Most people use the words equality and equity interchangeably, but their definitions are a little more nuanced than people generally realise.. How? I’m glad you asked!
When we think of equality, we think of everyone being treated the same. Everyone on the same footing. In reality, equality often, assumes that everybody is starting on equal footing. The idea behind equality is noble and just, however, simply treating every person the same, may not always be the most ethical thing to do.
A simple way to describe this, is using the division of resources as an example. The picture above is a good visual representation of this. Another way I like to think of it is this:
Let’s say hypothetically you have a very good friend who often spends the night at your house. After a while you both decided they should keep a tooth brush at your house. Then one day you invite another friend to stay the night, and when it comes time for bed, you offer both of these people a tube of toothpaste so they can brush their teeth, expecting them both to do so.
Technically you have offered them both the same thing in this hypothetical situation, however one person can’t do anything with the toothpaste, as they have not built that kind of friendship with you and don’t have a toothbrush they can use. Equality, at surface level, overlooks prior privileges, sweat equity and vested interest.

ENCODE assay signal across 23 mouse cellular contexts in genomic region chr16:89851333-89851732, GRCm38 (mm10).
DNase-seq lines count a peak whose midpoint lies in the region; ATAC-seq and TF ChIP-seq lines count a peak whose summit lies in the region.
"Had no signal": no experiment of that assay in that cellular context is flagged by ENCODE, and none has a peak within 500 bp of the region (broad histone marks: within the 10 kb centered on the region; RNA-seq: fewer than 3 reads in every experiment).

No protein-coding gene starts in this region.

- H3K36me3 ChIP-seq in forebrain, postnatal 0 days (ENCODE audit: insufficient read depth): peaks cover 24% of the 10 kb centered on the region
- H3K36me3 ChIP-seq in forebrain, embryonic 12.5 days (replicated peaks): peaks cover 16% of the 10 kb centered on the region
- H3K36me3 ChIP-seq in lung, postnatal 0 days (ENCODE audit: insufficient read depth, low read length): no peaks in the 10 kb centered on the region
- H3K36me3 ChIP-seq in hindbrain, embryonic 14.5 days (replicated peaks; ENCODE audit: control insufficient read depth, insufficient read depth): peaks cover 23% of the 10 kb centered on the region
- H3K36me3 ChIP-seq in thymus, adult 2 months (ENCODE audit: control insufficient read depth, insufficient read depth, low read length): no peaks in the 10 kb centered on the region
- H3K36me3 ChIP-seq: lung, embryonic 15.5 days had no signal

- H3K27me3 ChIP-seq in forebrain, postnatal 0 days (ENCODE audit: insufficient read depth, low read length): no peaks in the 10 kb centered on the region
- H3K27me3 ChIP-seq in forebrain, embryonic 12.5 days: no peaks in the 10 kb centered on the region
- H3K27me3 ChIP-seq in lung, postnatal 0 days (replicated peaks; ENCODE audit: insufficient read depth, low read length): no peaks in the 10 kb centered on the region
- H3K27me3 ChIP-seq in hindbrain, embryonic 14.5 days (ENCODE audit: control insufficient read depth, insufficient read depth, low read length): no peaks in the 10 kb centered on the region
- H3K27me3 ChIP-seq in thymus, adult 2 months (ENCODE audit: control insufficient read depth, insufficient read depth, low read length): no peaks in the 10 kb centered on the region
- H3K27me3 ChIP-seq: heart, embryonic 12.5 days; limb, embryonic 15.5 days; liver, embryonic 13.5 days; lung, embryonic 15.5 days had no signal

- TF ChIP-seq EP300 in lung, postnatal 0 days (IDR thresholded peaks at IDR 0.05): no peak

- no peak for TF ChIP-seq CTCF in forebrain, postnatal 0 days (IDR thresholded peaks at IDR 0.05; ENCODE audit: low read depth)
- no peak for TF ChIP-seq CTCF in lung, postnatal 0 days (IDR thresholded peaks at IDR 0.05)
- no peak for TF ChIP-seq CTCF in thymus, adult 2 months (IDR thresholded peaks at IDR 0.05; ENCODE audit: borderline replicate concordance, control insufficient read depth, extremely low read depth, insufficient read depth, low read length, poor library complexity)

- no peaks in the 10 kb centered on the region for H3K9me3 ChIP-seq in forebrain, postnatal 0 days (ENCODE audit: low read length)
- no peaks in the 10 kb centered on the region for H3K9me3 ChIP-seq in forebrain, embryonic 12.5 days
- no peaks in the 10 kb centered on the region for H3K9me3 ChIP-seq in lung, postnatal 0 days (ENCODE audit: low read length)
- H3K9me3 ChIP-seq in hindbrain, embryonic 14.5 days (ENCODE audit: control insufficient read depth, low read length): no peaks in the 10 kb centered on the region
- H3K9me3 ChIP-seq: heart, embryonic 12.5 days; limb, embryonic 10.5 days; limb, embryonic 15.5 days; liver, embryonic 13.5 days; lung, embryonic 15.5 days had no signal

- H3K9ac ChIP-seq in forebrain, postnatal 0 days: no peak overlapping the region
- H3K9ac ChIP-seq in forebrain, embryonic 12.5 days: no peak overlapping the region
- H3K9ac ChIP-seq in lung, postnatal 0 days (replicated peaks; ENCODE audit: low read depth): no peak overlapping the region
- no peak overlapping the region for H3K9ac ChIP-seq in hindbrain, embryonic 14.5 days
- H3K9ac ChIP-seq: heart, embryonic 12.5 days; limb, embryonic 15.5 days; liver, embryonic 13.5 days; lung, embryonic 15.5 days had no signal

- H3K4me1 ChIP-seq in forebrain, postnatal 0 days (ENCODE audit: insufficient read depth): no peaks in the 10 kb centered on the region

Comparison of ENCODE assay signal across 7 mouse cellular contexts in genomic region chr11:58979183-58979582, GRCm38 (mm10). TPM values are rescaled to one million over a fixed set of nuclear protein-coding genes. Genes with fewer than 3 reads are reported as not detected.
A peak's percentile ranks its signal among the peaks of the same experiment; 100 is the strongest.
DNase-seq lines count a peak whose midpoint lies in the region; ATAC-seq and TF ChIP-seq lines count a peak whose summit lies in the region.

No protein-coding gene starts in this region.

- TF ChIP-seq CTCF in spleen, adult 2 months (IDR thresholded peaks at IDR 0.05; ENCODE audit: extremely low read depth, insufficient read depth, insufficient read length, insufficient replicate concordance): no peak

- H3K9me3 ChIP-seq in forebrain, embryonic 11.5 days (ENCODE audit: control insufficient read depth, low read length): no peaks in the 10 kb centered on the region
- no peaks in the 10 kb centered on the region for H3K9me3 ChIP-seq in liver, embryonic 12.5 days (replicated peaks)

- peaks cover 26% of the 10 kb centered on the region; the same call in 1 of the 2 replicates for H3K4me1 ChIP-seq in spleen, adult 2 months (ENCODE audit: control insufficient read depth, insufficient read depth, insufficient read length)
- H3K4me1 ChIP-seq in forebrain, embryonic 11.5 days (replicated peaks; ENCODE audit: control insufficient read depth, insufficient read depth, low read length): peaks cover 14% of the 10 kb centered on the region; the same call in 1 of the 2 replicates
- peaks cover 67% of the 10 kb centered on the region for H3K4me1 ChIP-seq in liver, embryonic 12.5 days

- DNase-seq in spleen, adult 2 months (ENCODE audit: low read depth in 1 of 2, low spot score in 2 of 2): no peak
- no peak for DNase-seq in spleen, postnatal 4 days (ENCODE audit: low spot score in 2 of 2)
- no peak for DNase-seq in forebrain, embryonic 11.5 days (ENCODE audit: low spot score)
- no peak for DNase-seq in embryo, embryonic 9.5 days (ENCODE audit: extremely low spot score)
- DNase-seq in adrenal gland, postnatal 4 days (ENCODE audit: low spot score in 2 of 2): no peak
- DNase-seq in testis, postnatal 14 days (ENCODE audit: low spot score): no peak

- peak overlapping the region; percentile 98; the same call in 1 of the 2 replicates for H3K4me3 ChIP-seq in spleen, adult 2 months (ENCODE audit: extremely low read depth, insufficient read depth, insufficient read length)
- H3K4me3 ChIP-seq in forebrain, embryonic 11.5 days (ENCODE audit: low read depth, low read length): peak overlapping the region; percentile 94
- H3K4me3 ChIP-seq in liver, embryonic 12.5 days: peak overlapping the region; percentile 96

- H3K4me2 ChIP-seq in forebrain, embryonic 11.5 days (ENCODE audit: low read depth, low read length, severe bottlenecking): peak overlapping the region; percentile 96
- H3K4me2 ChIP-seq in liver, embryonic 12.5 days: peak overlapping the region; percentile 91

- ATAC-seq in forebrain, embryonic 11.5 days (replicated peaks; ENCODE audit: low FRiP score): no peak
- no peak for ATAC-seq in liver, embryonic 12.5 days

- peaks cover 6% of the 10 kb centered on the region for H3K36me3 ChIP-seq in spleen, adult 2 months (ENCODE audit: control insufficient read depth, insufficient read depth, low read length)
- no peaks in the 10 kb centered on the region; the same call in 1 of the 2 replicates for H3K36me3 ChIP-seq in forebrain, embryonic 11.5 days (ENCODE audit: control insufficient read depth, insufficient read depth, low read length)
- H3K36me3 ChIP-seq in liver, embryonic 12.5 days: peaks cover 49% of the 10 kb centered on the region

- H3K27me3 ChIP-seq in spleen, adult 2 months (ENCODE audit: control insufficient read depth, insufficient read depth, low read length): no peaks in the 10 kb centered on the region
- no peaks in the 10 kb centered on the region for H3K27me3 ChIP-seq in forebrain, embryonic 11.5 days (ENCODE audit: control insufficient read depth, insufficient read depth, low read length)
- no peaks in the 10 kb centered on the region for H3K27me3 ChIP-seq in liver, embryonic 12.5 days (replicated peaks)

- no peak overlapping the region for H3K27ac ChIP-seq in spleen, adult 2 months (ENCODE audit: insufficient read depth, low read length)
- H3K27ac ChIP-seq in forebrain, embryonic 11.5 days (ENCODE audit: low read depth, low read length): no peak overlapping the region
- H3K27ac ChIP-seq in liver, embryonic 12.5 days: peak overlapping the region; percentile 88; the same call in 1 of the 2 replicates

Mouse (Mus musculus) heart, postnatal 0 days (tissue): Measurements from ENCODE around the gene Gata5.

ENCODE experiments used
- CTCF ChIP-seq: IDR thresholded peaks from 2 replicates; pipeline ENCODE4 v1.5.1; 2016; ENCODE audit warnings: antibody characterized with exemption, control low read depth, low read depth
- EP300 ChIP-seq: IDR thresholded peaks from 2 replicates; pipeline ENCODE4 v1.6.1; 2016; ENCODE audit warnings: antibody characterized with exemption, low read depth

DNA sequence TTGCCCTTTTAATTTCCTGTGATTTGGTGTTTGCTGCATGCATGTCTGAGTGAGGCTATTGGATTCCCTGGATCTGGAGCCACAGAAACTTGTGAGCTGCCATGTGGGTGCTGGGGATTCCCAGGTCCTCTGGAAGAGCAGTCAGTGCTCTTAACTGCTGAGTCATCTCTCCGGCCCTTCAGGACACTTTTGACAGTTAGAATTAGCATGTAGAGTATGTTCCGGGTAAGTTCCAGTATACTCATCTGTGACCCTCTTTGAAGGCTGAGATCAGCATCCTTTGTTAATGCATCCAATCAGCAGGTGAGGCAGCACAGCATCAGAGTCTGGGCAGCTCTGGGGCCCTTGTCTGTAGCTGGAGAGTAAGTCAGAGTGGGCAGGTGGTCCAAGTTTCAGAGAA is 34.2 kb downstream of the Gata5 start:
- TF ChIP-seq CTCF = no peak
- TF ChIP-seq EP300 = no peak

Equity, is more like the division of resources based on the need of individuals. Equity is used all the time for things like the division of funding for different Government departments based on need.
An example of this could be, given the current climate in 2020, with the COVID-19 global pandemic, let’s say the government has five research divisions to fund, and they have $10,000,000 to do so – and lets say these research divisions are:
– Earthworm research;
– Cancer research;
– Research into making a better whiteboard marker;
– Research into what happens when apples are electrocuted; and
– COVID-19 vaccine research.
Would you be satisfied with the Governments decision to “equally” distribute the funding so that each received $2,000,000, or would you think it would be more appropriate for the funding to be divided between cancer research and COVID-19 research?
Surely the funding to figure out what happens when an apple is electrocuted, is just as important as finding out how to stop a deadly virus claiming hundreds of thousands of lives, right?
I’ve intentionally made most of these options very silly to help drive this point home. It’s possible for something to be both equal and equitable, but it’s also possible for something to be equal, but not equitable. In order for something to be fair and just, you need to tick both of the boxes.
Where people start getting a little more temperamental about the use of equity over equality, is where they perceive they are getting “less” than somebody else, and that in some way, the person receiving “more” is not deserving.
An example of this, is one person receiving more Government benefits than another. People will often view the person receiving “more” as unfairly privileged. Maybe they will think they are “working the system” or “lazy”. There are tonnes of reasons why somebody might be entitled to more from the Government. If you have a person who is single with no children and has good health, should they be entitled to the exact same amount as somebody who has a chronic illness and a child with expensive medical bills?
Everyone’s’ situation is different, and there should be considerations made for those differences, privileges and draw backs. When there are considerations and adaptations based on this, then you know something is equitable.